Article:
- Radio Control (RC) systems used on the range connected to any pyrotechnic devices (ignitors or backup charges) must be commercially available systems that are specifically designed for remote ignition of pyrotechnic devices (such as, but not limited to, the Missile Works WRC or Digifire systems). No car/aircraft/boat systems can be used for ignition or backup charges. ROC is not an RC club so we’re not going to try and coordinate RC aircraft or RC car frequencies for non-rocketry uses. The regular “no aircraft or cars on the range while it’s open” restrictions still apply. Note that this restriction does not apply to RC boost gliders, only their ignition and ejection charges.
- If you feel the RSO has rejected your rocket unfairly, you may appeal to the ROC Board.
- The Pad Manager will assign your pad after the rocket is approved by the RSO. If you have any difficulty with your pad, please ask the PM for assistance.
- Do not enter the range to load or recover a rocket until the Launch Control Officer (LCO) announces “the range is open“.
- No one under 18 (except NAR Jr.-L1 Certified) is allowed beyond the first row of pads except when the entire range is open (i.e. during recovery operations). This applies to all situations (especially observing launches), so even accompanied minors are not allowed beyond the front row. If a minor’s rocket goes into the “no access zone”, then they have to await a range opening to recover. This does not apply to the areas outside of the flagged safety zones to the east and west. We understand that it’s exciting to have your children out with you at the pad, but we’ve had too many close calls to allow them on an active range beyond our front row.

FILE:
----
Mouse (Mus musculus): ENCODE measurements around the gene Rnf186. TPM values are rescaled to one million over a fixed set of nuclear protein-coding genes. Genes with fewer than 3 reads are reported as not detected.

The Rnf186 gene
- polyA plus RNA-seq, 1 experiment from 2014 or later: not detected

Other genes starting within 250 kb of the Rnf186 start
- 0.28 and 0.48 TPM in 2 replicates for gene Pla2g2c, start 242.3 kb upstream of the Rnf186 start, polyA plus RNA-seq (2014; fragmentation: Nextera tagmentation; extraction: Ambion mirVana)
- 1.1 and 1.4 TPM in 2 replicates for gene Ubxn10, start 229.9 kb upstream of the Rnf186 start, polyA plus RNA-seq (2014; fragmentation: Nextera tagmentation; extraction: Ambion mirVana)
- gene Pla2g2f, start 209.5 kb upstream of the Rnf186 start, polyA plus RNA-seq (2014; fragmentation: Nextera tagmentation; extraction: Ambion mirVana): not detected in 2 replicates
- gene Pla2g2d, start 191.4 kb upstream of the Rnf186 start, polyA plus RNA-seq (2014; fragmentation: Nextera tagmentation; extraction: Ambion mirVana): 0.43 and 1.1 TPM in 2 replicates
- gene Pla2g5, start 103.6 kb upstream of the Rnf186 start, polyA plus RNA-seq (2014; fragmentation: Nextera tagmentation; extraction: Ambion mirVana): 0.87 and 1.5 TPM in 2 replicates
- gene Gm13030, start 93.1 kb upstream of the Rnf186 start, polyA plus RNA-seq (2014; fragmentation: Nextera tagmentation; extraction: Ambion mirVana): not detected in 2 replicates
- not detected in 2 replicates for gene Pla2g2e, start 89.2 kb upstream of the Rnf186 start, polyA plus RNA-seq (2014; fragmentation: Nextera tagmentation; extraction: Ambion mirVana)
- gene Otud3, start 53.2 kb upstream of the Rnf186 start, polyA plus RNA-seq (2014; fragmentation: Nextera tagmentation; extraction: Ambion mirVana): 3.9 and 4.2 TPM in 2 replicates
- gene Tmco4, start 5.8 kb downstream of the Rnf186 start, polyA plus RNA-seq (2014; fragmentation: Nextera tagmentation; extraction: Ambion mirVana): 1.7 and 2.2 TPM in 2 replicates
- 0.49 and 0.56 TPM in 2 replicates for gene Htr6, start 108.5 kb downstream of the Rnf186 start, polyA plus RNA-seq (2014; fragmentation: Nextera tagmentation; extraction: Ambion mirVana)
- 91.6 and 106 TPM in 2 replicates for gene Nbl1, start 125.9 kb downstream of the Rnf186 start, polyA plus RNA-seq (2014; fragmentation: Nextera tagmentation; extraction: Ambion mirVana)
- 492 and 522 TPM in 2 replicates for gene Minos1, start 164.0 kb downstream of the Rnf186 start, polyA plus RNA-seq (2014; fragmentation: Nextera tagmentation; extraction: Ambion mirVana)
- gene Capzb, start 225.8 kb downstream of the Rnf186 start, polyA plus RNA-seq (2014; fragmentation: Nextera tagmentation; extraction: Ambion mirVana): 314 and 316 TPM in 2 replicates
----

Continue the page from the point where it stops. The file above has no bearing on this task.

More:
- You may pick up or move another fliers rocket that has landed only under the following conditions:
- You have the owner’s permission to do so.
- If you are a long distance away, and the rocket is undamaged, and no one appears to be looking for it, you may carefully bring it back to the LCO table; if the rocket is damaged, please note the location and report it to the LCO.
- If the rocket is being dragged by the wind, please carefully stop the rocket and place the parachute under its body tube or nose cone, and note the location and report it to the LCO.
- If you find a reloadable motor casing that has been ejected from a rocket, wait until it has cooled off and bring it back to the LCO table.
- Overnight camping is permitted. Campfires are permitted in above ground containers – no firepits!
- Please use only the provided toilet facilities (porta potties). Please do not throw trash into the porta potties! Doo doo and pee pee only!!!!
- Please keep control of your trash and carry it off the lakebed when you leave.
- Twice a year during ROCstock weekends we conduct night launches. All night launch rockets must have a strobe that is visible throughout the flight – meaning from before liftoff all the way to touchdown. A strobe deployed at apogee is not acceptable. Other lights, LEDs, electroluminescent strips, etc. are permitted with the strobe.
- Regarding the middle and back row pads, we have some special restrictions for everyone’s safety:
- No one under 18 (except NAR Jr.-L1 Certified) is allowed to participate in any loading or prepping of rockets at the middle or back pads or the away cells. Those flyers and assistants (see below) over 18 will need to register and sign a specific waiver at the time of registration (once per event).